Warren Yang and his sister, Ericka Hunter, play two of the singing, dancing residents of the village portrayed in Schmigadoon!, a small-screen series that takes its cues from classic musicals like Brigadoon, Wizard of Oz and Sound of Music, and skewers them with the offbeat comedic mastery of Saturday Night Live. 

In fact, you’ll recognize many of the names from SNL, starting with executive producer Lorne Michaels, creator of the late-night, live-comedy sketch show. Schmigadoon! also stars SNL cast member Cecily Strong and comedian Keegan-Michael Key, who hosted SNL in May. They play a New York couple who get lost on a hike and stumble into a strange town where everyone sings and dances. 

For Yang, a relative newcomer to show-biz, the series marks his television debut. For Hunter, the younger of his two older sisters, it’s the latest in a career path that began with dance lessons as a child more than 30 years ago. She attended Canterbury High School, Ottawa’s arts-focused secondary school. 

“Her dream was always to perform,” said Yang, 34, in an interview. “But that was never the path I thought was an option for me.” 

While his sister studied dance, Yang did gymnastics. He was an elite gymnast throughout his youth, ultimately leaving Merivale High School at 16 to train in Montreal, finishing high school through correspondence courses. He was a member of the Canadian National Team and received a scholarship to study at Penn State, majoring in marketing. 

A few years after graduation, Yang was working at an advertising agency in Toronto when he got a call from a Manhattan number. To his astonishment, they asked if he would be interested in auditioning for a Broadway revival of Miss Saigon.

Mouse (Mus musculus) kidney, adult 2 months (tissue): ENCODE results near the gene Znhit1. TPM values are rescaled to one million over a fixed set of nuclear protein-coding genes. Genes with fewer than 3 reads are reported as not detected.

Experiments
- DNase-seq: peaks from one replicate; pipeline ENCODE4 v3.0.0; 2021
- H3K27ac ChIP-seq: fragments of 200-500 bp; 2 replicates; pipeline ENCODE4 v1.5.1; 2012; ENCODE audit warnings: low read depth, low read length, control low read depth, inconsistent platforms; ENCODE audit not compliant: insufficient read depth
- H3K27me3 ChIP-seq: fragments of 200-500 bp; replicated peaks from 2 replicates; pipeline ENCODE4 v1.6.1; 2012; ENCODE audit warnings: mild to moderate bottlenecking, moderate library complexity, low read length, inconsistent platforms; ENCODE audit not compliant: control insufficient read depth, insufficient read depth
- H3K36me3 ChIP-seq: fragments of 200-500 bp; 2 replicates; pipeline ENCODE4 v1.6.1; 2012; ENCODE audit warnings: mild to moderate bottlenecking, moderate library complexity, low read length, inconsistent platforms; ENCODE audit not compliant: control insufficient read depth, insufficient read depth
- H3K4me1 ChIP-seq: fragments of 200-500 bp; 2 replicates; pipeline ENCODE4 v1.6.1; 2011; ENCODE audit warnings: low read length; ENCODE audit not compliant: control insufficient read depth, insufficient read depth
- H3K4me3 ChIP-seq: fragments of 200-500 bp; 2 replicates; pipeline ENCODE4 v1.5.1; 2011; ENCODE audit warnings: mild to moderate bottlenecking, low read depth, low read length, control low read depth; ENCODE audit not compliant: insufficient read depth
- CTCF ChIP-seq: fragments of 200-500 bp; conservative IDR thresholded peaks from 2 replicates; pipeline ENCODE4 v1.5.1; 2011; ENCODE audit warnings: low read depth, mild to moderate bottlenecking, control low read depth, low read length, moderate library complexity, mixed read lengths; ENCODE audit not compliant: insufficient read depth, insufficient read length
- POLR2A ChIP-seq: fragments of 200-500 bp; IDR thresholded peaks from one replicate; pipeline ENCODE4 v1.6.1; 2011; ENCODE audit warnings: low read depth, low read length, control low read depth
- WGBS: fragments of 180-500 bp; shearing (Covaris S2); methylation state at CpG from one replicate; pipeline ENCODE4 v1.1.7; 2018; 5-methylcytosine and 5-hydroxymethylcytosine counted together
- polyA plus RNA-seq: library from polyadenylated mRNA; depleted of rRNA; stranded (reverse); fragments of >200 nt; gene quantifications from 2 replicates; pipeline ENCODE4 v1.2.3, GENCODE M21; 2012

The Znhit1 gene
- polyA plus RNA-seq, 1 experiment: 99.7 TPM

Continue Reading

Headlines

COVID-19: uOttawa to require vaccination for students living in residence

Editor

Published

on

By

Vaccination will be mandatory for students who want to live in residence at the University of Ottawa this year, with proof of vaccination and at least one dose required before move-in, or within two weeks of doing so if they can’t secure a shot before arriving.

Those who can’t receive a vaccine for “health-related reasons or other grounds protected under the Ontario Human Rights Code” will be able to submit a request for accommodation through the university’s housing portal, according to information on the university’s website.

Students with one dose living in residence will also have to receive their second dose “within the timeframe recommended by Ottawa Public Health.”

People who haven’t been granted an exemption and don’t get vaccinated or submit proof of having done so by the deadlines set out by the school will have their residence agreements terminated, uOttawa warns.

“Medical and health professionals are clear that vaccination is the most (effective) means of protecting people and those around them,” reads a statement provided to this newspaper by uOttawa’s director of strategic communications, Patrick Charette.

Article content

“It is precisely for this reason that the University of Ottawa is requiring all students living in residence for the 2021-2022 academic year to be fully vaccinated. The University recognizes that some students may require accommodations for a variety of reasons and will be treating exceptions appropriately.”

Faculty, staff and students are also strongly encouraged to get vaccinated, the statement notes.

“Ensuring a high vaccine coverage in all communities is critical to ensuring an ongoing decline in cases and ending the pandemic. This will be especially important with the return of students to post-secondary institutions in our region in the fall of 2021.”

Neither Carleton University nor Algonquin College is currently mandating vaccination for students living in residence, according to the websites for both schools. But uOttawa isn’t alone in its policy – Western University, Trent University, Durham College and Fanshawe College have all implemented similar requirements. Seneca College, in the GTA, is going even further, making vaccination mandatory for students and staff to come to campus, in-person, for the fall term.

Continue Reading

Chat

Trending